Cooperative Economics | "Impact-First" Investing | Transformative Leadership

Comparte: Meet our sister Francesco Economy Network in Latin America

Emilio Travieso, SJ begins and ends with an image of an altar from his time with Mayan communities (Tseltal) in Chiapas, Mexico.

As part of his dissertation research, Emilio was studying their cooperative business — Yomol A’tel — that’s grown to $2 million in revenue — as part of a larger Comparte network across Latin America.

In the two videos linked below (one 3 minutes the other 30 minutes), I talk with Emilio Travieso about the Comparte network started by Jesuit researches, institutions, social enterprises 10 years ago that now has more than 500 productive enterprises, 11 universities, connections with Mondragon in Spain where many entrepreneurs went to hone their business plans.

Emilio also shares the moving story of a coffee cooperative in Chiapas weaving in economic analysis — an ecologically regenerative and spiritually restorative vision for how enterprise can serve and center the human person.

As Jesuits in Latin America we’re accompanying indigenous and other marginalized peoples… and walking with them towards life in abundance… and also accompanying them with their business enterprises.

~Emilio Travieso, SJ

He also points to the new accelerator program at the Ibero in Mexico City — helping co-ops and solidarity economy businesses from Cuba to Brazil — preparing them to take impact investment capital from trusted peers in their network — and how they hope the network of other entrepreneurs and the accelerator will help more of these enterprises be ready to accept capital from the larger investment fund they’re preparing to launch.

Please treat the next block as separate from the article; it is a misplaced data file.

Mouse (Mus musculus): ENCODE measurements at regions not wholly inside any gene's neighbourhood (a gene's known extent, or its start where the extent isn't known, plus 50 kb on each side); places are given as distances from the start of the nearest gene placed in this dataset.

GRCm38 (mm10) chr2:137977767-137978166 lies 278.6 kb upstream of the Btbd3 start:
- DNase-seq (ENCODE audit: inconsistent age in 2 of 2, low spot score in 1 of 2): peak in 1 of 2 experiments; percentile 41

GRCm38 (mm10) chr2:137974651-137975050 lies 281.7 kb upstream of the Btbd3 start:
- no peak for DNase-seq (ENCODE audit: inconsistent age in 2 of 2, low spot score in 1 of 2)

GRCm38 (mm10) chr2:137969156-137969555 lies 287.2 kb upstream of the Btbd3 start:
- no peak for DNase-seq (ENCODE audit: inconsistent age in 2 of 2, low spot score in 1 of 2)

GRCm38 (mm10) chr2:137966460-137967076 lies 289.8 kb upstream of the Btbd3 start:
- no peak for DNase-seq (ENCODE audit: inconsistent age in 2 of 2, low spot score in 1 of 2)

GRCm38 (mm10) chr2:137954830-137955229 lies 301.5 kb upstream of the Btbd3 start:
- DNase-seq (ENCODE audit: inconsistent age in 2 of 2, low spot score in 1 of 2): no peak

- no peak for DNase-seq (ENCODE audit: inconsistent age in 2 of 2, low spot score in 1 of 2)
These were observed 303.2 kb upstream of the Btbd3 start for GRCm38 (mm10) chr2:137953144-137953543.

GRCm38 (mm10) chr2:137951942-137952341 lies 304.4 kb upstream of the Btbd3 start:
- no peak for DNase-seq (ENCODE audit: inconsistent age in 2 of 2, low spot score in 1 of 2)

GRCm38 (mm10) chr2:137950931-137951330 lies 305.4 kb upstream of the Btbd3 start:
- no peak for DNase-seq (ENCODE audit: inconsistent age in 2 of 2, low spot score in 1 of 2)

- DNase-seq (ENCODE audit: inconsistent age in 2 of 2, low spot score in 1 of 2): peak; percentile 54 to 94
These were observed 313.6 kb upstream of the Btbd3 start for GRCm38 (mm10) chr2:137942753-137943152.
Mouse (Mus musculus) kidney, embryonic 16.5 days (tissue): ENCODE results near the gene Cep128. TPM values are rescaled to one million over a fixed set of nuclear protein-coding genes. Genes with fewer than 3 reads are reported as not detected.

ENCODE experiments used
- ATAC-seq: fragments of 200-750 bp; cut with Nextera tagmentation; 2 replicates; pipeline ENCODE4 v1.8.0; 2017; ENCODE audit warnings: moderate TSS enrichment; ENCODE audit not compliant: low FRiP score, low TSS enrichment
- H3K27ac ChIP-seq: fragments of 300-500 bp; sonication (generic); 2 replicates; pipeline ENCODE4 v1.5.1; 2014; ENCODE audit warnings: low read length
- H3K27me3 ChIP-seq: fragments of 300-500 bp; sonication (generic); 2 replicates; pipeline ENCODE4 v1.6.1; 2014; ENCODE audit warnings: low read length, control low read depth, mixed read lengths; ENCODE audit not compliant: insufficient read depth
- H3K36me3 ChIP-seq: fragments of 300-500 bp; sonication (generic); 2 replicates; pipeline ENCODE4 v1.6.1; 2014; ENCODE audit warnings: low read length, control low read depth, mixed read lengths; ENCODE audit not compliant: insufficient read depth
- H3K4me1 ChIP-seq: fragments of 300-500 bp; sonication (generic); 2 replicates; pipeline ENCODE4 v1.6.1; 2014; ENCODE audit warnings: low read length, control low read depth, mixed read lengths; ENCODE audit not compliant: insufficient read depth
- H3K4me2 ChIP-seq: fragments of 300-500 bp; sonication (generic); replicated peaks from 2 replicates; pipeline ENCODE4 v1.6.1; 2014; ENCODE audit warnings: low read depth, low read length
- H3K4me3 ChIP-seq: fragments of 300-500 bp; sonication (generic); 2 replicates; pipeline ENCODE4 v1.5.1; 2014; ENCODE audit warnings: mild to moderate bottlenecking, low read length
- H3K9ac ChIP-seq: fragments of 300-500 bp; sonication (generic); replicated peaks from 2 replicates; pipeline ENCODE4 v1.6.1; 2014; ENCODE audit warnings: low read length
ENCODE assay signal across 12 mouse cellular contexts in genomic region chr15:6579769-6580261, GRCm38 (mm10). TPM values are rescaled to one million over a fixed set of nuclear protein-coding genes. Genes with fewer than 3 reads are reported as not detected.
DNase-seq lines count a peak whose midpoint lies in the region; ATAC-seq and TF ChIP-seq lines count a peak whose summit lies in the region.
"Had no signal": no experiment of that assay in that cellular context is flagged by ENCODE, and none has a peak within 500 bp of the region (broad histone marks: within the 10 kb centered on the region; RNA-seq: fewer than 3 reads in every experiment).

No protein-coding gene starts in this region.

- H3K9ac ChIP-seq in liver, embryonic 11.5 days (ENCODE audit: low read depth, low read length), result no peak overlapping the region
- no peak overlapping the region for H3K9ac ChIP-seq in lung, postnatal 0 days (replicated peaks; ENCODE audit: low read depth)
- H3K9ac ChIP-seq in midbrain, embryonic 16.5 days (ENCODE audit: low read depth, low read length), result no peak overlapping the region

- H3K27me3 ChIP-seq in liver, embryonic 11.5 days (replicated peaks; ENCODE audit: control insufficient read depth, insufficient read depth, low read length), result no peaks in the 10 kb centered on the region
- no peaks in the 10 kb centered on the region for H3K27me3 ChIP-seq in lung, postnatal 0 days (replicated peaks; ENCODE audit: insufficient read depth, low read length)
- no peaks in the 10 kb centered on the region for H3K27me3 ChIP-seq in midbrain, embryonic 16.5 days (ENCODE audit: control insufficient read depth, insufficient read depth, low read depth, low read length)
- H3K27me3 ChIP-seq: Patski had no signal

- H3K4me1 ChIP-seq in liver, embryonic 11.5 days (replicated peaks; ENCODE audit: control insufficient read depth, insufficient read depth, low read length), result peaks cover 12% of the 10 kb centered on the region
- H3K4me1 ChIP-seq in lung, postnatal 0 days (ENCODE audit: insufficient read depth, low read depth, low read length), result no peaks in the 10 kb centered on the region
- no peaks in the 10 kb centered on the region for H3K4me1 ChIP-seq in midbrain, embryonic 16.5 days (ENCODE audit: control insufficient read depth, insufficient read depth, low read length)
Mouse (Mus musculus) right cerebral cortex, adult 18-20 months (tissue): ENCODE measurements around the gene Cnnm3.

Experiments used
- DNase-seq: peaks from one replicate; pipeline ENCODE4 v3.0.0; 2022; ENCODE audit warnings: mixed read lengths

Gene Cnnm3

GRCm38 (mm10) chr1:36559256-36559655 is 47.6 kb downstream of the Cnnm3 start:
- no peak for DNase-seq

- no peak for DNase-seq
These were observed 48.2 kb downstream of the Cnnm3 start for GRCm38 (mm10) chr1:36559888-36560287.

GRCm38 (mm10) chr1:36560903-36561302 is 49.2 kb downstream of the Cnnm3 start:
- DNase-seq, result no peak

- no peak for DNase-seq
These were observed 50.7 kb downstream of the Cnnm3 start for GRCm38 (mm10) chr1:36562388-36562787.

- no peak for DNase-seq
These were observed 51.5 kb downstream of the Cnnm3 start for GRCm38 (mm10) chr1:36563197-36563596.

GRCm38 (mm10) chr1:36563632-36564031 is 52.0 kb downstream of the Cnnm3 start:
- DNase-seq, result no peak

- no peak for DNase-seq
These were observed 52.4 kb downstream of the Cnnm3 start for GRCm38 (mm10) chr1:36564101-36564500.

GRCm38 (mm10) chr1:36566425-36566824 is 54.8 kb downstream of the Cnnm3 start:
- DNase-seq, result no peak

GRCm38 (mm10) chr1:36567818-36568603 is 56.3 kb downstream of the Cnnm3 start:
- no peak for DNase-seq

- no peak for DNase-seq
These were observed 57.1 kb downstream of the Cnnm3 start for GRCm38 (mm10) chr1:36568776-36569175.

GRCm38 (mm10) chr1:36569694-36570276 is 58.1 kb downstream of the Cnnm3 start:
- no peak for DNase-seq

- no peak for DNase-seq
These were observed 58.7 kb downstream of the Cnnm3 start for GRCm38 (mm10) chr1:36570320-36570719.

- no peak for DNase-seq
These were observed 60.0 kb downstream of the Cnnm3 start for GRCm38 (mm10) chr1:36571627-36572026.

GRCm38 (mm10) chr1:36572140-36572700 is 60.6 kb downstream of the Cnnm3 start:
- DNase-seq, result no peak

Listen to Emilio give a 3-min overview of the Comparte Network here:

At the very end, Emilio tells a story of indigenous spiritual practices being woven into the strategic planning at Yomol A’tel (micro-finance co-op) and Capaltic (coffee business) that was around $2 million in revenue and hundreds of thousands in profit from when he was last familiar with the financials.

You can read about Capaltic here:

Order coffee from them here:

You can read about the Comparte Network here:

As part of the Comparte network a group of cooperative entrepreneurs from Latin America went to Mondragon to get mentorship and support on their business plans
Altar during a feast celebration — where you see the maize next to the cross and the aloe plant and leaning on it a picture of the Virgen de Guadalupe
Deacon ordination in Chiapas, where there are more than 600 deacons and 5 priests serving this particular part of the state. (Of particular note, notice the women who serve alongside their husbands as deacons. For more on restoring women to the Catholic diaconate:
A sense for the breadth and depth of this Comparte network — with their strategy, methodology, research, convenings and planning work

If it piques your interest, this longer 33 minute conversation touches on the power of this network that builds on decades of trust built by Jesuit institutions and non-profits and the potential it offers as an embodied Economy of Francesco vision and values.

If you’re interested in more about the social and solidarity economy or the Comparte network — or philanthropic or investment opportunities, please don’t hesitate to be in touch with me or Emilio.

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